This dish-it-out attitude helps the character to get in good with her dude's friends, which is handy because she almost always joins her suitor's group of friends instead of the other way around—often winning them over by being crude and fitting in as "one of the dudes," as in Minnie Driver's blow job joke scene from Good Will Hunting—or at the very least, she mainly interacts with men because of her bro-ish appeal, as is the case with PJ from My Boys:
A woman can be just as jerk-y as a man!
And for an example that combines a "man up" attitude with a penchant for greasy meat and sports on TV, here's a clip of Jenna from the show Wilfred (note: this clip is from a particularly transphobic subplot wherein the Elijah Wood character is trying to "out" Jenna as possibly having a penis. None of that shows up in this clip, but I still wanted to mention it):
Tofu is for nerds.
Unlike her Manic Pixie Dream Girl counterpart—who is almost always portrayed as a young white woman—this particular character is played by non-white actors as well. Rosario Dawson's role in Clerks II as a nerdy fast food cook fits the bill (the video of Kevin Smith discussing her "one of the guys" character is non-embeddable, but you can watch it here), as does Tyra Banks' portrayal of Jackie, the cute basketball player from Will's Philadelphia days, on Fresh Prince.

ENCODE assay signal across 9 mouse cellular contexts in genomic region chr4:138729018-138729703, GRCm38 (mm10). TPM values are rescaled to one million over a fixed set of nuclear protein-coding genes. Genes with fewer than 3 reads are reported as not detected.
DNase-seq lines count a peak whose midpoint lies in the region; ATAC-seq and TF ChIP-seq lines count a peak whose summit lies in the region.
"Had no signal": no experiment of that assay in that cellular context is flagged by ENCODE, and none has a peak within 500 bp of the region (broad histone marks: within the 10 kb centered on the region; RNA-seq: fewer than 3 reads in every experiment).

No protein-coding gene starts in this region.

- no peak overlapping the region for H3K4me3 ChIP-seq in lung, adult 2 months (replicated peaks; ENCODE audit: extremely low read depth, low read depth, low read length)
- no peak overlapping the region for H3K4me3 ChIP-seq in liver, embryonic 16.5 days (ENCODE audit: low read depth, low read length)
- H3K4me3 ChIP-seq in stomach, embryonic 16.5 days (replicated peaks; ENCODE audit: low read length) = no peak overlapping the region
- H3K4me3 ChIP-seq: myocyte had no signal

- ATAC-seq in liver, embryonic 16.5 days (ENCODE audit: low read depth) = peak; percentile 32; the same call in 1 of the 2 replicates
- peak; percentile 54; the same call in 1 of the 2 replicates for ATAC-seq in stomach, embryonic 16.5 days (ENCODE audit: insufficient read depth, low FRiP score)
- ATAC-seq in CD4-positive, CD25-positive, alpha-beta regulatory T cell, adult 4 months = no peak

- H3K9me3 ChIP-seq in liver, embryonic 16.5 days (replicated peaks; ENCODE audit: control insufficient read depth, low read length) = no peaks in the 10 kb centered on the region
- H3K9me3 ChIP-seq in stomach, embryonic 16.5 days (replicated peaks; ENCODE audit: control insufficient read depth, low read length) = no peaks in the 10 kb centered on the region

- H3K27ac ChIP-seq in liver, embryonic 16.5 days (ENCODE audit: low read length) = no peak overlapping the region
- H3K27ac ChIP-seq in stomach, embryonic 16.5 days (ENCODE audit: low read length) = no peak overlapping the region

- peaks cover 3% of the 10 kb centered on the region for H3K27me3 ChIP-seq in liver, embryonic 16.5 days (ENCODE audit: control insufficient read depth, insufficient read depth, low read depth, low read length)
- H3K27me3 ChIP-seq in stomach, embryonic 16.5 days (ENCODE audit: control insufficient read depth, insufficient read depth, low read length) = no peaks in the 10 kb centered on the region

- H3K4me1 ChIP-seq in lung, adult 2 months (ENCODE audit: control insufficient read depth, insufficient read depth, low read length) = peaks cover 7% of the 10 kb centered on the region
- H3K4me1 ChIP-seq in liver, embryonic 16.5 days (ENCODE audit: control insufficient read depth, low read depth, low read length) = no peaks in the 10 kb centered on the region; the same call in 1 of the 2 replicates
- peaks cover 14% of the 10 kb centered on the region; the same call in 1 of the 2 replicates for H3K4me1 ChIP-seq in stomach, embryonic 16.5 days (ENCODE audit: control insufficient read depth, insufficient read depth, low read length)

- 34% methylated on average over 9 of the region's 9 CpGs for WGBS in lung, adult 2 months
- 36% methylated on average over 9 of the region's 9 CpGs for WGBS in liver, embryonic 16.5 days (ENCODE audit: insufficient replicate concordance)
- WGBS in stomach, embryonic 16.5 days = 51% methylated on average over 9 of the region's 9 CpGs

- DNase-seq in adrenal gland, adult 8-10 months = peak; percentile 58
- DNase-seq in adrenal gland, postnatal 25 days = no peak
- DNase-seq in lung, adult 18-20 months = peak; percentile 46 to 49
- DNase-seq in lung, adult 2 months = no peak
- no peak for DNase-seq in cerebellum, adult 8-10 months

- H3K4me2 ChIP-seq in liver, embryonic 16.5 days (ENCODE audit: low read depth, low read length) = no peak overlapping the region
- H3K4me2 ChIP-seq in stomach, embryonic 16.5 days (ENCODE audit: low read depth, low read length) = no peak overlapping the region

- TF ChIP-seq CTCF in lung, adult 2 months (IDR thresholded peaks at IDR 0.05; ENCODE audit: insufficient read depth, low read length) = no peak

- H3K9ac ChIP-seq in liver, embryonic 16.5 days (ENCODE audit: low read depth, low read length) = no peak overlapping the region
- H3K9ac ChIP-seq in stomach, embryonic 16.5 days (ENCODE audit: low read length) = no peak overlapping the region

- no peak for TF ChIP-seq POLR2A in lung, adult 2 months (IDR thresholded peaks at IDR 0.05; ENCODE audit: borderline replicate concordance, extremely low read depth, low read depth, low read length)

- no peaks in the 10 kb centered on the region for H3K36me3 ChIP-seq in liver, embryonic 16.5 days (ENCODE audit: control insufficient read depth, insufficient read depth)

Olivia Munn has also made a name for herself by titillating bros and dudes the world over:
Or maybe she just really likes hot dogs?
Another trait of this particular character is often that she loves casual sex (in a male gaze-y way, of course). She may in fact be too much for some guys to handle (see PJ in My Boys) because she wants to fuck like a dude with no strings attached. (Again, there is nothing wrong with this attitude, but when it clearly exists to fuel a male fantasy, becomes a trope.) Mila Kunis' character in Friends With Benefits provides an example:
Yep, you heard right: She called him a pussy.
Keep in mind that these are but a few illustrative examples of this character type, and that there are plenty of women on screen who exhibit many of the aforementioned traits, but because they're well-rounded characters with their own motivations and lives (Deb from Dexter comes to mind), they aren't examples of this trope—they're just women who like sports and sex and beer. The character in question, on the other hand, exists for the men on screen and in the audience, offering a fantasy of a hot woman who behaves like a bro-ish dude (but not really) that comes straight out of a Budweiser ad in a porno magazine (does Budweiser advertise in porno mags? If so, this is probably what they're going for).
So, without further ado, it's time to NAME THAT TROPE! I conducted a brief poll around the office and on Facebook and got a few suggestions. Please add your own suggestions and examples in the comments!